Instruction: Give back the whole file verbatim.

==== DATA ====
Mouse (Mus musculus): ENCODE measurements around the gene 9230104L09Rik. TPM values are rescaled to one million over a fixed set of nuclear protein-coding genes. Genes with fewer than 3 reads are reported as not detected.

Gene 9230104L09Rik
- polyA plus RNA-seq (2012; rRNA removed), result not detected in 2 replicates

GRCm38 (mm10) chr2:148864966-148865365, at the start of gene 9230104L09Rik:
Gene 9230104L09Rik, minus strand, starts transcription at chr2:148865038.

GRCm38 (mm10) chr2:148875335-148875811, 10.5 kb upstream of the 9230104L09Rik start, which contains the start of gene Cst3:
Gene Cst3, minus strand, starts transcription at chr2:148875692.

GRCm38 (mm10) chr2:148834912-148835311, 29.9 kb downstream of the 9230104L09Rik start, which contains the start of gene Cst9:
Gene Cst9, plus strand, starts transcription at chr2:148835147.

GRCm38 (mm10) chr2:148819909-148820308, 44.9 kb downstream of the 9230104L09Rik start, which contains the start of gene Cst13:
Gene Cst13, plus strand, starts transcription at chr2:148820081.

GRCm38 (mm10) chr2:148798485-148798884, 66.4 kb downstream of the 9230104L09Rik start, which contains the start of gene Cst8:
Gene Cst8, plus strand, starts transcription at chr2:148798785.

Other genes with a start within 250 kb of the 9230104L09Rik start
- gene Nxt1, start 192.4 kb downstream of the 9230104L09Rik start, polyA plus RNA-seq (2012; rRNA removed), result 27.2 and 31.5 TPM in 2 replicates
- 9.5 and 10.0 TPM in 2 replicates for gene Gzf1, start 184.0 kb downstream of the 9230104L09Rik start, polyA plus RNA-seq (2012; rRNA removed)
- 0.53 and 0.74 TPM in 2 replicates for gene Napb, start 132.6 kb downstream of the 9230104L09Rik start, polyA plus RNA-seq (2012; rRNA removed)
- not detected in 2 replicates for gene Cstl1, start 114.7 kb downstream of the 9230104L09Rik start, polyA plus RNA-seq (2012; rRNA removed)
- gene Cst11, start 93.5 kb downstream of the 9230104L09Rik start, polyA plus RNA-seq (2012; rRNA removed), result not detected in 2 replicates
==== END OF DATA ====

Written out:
Mouse (Mus musculus): ENCODE measurements around the gene 9230104L09Rik. TPM values are rescaled to one million over a fixed set of nuclear protein-coding genes. Genes with fewer than 3 reads are reported as not detected.

Gene 9230104L09Rik
- polyA plus RNA-seq (2012; rRNA removed), result not detected in 2 replicates

GRCm38 (mm10) chr2:148864966-148865365, at the start of gene 9230104L09Rik:
Gene 9230104L09Rik, minus strand, starts transcription at chr2:148865038.

GRCm38 (mm10) chr2:148875335-148875811, 10.5 kb upstream of the 9230104L09Rik start, which contains the start of gene Cst3:
Gene Cst3, minus strand, starts transcription at chr2:148875692.

GRCm38 (mm10) chr2:148834912-148835311, 29.9 kb downstream of the 9230104L09Rik start, which contains the start of gene Cst9:
Gene Cst9, plus strand, starts transcription at chr2:148835147.

GRCm38 (mm10) chr2:148819909-148820308, 44.9 kb downstream of the 9230104L09Rik start, which contains the start of gene Cst13:
Gene Cst13, plus strand, starts transcription at chr2:148820081.

GRCm38 (mm10) chr2:148798485-148798884, 66.4 kb downstream of the 9230104L09Rik start, which contains the start of gene Cst8:
Gene Cst8, plus strand, starts transcription at chr2:148798785.

Other genes with a start within 250 kb of the 9230104L09Rik start
- gene Nxt1, start 192.4 kb downstream of the 9230104L09Rik start, polyA plus RNA-seq (2012; rRNA removed), result 27.2 and 31.5 TPM in 2 replicates
- 9.5 and 10.0 TPM in 2 replicates for gene Gzf1, start 184.0 kb downstream of the 9230104L09Rik start, polyA plus RNA-seq (2012; rRNA removed)
- 0.53 and 0.74 TPM in 2 replicates for gene Napb, start 132.6 kb downstream of the 9230104L09Rik start, polyA plus RNA-seq (2012; rRNA removed)
- not detected in 2 replicates for gene Cstl1, start 114.7 kb downstream of the 9230104L09Rik start, polyA plus RNA-seq (2012; rRNA removed)
- gene Cst11, start 93.5 kb downstream of the 9230104L09Rik start, polyA plus RNA-seq (2012; rRNA removed), result not detected in 2 replicates